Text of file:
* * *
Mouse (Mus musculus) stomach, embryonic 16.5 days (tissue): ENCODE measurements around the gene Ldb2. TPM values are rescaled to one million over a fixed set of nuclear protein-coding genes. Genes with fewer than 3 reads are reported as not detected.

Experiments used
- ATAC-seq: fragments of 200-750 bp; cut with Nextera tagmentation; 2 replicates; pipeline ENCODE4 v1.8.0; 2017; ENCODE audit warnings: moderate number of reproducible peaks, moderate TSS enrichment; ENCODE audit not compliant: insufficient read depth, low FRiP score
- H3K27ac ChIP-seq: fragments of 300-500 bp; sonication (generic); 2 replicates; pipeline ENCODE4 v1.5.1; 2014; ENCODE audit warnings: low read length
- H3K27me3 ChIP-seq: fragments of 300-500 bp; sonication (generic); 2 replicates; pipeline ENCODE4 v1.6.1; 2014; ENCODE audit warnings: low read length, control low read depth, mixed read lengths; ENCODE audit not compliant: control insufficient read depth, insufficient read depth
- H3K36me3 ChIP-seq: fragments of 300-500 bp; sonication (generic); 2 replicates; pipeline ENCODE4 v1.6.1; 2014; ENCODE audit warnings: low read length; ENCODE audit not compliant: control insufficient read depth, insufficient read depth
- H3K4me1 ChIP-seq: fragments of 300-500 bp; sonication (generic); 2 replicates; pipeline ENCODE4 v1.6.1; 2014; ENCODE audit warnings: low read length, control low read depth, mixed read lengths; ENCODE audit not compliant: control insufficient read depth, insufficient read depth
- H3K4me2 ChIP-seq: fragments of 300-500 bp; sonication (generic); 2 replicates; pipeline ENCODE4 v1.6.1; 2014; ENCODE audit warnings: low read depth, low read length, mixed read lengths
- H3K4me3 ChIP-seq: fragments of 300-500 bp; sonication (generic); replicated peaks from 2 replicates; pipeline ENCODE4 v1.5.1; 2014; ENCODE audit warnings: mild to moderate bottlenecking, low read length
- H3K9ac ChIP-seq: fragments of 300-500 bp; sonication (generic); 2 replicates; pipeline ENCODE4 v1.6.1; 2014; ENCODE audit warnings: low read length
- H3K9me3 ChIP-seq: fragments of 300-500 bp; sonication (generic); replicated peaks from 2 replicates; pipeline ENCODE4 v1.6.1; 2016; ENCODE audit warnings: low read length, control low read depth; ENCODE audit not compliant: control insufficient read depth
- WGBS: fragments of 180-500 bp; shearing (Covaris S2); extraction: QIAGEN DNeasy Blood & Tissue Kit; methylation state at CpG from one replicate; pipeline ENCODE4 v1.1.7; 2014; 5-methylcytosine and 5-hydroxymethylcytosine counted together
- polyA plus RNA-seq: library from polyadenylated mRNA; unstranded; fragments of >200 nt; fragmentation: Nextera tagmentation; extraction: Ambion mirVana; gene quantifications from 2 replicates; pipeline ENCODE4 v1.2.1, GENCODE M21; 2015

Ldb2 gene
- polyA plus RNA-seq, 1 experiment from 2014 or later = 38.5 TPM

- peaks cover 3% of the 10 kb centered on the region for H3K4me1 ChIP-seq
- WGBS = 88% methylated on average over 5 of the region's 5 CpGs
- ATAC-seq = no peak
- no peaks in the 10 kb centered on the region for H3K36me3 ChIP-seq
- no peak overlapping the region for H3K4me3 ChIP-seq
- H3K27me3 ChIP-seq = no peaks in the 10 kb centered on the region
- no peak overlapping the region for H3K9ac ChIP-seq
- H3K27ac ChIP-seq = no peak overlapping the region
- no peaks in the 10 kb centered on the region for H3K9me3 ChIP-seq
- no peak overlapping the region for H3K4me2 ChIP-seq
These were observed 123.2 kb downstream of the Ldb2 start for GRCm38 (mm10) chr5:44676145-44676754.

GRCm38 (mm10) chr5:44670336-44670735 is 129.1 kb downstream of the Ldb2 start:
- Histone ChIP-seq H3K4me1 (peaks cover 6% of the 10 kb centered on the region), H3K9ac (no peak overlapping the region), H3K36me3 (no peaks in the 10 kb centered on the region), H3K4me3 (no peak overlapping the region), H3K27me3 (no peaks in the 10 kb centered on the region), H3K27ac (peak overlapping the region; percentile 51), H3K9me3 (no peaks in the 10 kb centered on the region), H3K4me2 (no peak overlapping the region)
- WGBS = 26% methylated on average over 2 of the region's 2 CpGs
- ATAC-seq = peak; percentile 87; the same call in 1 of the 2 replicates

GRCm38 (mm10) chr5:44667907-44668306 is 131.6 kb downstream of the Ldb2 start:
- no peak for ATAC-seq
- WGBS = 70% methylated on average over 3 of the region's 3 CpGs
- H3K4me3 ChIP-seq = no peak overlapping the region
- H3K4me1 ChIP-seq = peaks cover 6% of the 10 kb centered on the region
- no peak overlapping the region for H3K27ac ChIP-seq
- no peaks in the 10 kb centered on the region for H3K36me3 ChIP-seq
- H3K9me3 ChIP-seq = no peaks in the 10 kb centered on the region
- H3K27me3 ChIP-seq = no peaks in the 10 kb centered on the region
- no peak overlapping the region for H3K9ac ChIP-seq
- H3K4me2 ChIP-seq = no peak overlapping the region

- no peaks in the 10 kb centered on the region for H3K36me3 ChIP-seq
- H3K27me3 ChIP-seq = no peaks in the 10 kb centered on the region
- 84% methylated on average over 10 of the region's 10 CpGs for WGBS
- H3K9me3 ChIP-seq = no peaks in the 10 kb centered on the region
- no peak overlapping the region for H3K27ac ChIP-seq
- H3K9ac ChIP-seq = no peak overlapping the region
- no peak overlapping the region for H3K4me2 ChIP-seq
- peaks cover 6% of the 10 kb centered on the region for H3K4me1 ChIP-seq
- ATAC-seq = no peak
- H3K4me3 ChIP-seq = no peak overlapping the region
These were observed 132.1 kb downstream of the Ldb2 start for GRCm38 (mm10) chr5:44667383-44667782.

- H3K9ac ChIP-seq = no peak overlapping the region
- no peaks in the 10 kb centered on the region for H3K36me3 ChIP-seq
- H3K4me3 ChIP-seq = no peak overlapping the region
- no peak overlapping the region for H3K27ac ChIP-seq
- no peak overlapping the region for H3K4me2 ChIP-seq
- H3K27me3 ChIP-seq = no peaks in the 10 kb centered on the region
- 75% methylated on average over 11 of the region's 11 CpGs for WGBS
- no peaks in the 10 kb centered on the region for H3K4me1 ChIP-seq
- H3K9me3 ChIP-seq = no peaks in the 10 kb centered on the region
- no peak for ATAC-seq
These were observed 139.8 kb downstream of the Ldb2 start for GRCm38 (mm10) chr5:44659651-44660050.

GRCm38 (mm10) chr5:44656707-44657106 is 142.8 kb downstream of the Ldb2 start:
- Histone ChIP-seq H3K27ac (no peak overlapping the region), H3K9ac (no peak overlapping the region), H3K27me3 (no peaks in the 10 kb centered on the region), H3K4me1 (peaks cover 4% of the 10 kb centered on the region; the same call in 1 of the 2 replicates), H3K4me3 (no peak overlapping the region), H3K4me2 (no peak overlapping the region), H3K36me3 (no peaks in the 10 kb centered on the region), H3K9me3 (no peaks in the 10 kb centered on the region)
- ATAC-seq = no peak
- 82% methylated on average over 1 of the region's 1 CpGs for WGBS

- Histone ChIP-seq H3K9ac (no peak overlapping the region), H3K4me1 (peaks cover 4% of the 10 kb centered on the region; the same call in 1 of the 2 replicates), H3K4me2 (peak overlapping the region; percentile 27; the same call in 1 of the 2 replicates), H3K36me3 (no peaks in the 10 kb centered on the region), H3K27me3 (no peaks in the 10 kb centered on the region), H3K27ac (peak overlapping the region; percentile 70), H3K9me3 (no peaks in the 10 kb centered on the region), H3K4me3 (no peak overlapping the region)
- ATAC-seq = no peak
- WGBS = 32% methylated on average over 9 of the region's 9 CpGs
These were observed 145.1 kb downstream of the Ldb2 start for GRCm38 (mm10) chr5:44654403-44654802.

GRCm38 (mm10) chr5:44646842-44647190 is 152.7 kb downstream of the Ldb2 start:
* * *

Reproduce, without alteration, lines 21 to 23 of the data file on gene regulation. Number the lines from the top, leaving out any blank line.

- H3K27me3 ChIP-seq = no peaks in the 10 kb centered on the region
- no peak overlapping the region for H3K9ac ChIP-seq
- H3K27ac ChIP-seq = no peak overlapping the region